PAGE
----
We are migrating to GIT and want to use both Stash and SourceTree. I am trying to fully understand the main use for both products. It would appear that Stash is the REPO Management tool that only myself and the other code controller would want to have access to. SourceTree seems to be a GUI for our developers to actual do pulls etc? Am I completely off base with this?
Stash is a web application that hosts your git repositories for you - you might think of it as a git "server". SourceTree is a GUI "client" that allows developers to work with git repositories on their local computers. SouceTree has the ability to clone repositories from your Stash server (or any other git server).
Usually you would host one instance of Stash and grant all of your developers read and write access to some projects and repositories hosted on it. Developers would then download and install SourceTree on to their development machines themselves and use it to work with their own local copies, or "clones", of the repositories hosted on Stash.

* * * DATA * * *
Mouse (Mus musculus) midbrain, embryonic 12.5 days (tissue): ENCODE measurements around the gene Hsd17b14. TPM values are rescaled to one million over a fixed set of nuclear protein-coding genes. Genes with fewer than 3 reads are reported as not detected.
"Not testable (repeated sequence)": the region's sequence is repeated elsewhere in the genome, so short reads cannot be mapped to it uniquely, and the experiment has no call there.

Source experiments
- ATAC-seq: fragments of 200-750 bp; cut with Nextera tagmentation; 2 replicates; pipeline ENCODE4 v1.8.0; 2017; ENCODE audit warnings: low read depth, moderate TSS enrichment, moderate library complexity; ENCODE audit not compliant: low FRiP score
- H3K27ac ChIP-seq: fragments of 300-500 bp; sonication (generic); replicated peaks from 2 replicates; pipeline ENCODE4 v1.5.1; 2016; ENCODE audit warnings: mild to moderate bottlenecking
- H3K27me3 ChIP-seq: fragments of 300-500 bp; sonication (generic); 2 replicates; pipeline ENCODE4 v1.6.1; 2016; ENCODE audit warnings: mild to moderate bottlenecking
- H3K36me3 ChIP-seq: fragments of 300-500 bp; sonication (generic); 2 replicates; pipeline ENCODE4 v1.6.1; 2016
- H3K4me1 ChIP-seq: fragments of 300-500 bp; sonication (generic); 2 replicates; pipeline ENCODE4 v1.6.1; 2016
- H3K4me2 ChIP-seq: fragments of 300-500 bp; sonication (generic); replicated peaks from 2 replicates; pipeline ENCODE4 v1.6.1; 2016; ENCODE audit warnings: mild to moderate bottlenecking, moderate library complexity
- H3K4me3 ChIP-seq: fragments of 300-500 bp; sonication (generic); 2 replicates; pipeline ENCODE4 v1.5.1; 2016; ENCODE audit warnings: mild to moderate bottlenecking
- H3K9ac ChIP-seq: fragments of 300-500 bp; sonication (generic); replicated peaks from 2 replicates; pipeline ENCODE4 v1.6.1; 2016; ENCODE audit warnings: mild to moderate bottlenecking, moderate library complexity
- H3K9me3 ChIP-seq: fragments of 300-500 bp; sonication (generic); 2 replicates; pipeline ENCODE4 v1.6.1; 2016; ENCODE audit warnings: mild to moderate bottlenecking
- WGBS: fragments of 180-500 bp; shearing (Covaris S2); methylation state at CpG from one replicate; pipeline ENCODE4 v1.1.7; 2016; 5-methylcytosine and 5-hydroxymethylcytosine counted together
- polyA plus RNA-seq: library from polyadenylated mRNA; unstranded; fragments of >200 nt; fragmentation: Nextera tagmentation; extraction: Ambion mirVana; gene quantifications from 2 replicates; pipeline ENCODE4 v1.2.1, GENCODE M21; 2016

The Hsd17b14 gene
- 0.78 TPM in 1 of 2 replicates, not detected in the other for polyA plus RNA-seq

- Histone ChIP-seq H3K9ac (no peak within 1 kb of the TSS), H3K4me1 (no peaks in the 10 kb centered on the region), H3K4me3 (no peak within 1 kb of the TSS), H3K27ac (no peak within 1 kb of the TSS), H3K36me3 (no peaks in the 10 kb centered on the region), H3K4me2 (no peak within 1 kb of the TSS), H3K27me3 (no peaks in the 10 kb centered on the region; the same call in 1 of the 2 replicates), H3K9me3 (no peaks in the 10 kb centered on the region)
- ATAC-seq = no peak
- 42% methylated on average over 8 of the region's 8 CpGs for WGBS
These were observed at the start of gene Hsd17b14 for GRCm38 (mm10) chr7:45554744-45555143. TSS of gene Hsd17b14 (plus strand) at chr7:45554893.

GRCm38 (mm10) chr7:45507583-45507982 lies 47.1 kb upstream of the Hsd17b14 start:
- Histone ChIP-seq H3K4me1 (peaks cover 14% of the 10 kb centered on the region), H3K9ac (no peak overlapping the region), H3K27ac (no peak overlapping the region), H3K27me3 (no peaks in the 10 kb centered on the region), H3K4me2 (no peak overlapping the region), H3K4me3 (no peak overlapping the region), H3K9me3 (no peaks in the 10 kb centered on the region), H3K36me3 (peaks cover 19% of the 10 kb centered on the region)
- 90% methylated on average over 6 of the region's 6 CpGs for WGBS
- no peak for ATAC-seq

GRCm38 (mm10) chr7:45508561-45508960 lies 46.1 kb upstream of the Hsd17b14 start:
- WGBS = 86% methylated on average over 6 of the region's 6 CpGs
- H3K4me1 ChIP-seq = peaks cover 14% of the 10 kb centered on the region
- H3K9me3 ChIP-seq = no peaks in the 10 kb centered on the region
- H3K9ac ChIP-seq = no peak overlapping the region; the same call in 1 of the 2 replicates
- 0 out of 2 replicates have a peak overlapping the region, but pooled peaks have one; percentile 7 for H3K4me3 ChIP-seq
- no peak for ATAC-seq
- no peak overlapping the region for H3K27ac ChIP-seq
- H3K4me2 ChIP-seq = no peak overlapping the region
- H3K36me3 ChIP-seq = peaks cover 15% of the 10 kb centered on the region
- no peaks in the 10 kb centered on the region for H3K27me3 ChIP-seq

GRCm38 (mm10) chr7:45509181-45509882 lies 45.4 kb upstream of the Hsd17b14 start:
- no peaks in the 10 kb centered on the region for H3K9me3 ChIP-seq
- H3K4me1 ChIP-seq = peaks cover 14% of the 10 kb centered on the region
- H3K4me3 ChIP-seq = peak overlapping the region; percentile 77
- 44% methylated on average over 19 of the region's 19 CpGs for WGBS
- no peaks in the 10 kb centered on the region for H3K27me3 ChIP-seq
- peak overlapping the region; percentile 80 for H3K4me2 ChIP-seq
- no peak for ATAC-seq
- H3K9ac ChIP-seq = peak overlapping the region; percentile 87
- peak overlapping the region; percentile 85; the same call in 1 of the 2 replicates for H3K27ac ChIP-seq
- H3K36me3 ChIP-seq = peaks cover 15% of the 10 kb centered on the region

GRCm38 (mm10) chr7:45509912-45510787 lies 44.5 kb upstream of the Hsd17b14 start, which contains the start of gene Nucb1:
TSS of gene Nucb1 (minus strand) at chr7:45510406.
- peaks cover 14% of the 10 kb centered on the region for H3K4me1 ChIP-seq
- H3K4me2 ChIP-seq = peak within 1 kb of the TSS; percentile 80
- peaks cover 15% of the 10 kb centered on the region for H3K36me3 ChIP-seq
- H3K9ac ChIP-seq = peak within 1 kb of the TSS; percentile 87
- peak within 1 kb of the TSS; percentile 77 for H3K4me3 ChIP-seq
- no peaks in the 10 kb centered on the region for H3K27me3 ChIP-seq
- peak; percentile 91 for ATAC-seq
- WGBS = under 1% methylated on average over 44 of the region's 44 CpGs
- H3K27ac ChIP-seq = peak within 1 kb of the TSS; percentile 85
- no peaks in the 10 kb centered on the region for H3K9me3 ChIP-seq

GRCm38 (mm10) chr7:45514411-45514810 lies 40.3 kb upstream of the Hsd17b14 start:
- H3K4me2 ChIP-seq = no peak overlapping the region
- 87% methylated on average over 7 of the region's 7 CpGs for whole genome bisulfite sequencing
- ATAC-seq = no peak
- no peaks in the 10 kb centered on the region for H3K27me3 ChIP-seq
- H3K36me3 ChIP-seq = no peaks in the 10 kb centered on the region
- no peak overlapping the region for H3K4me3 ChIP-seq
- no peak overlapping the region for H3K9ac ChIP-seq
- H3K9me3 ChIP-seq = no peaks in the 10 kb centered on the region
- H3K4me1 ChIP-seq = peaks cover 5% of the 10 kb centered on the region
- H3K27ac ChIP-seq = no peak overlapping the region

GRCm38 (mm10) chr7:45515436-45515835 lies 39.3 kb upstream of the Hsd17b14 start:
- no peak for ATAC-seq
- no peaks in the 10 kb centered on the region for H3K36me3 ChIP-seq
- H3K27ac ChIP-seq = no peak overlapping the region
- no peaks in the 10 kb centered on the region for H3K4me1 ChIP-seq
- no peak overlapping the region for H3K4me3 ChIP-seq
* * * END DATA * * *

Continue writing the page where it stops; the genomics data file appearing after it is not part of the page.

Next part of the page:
Hope this clears it up for you!
There are several user-facing features on the Stash web interface (pull requests for code review, various ways of looking at history, etc.), so the developers need to have access to it as well. (Of course, they will not have admin rights in Stash or on the server machine.)
As a project manager, I have discovered that different developers want to bring their previous branching method with them when they join the team. Some developers are used to performing individual wo...
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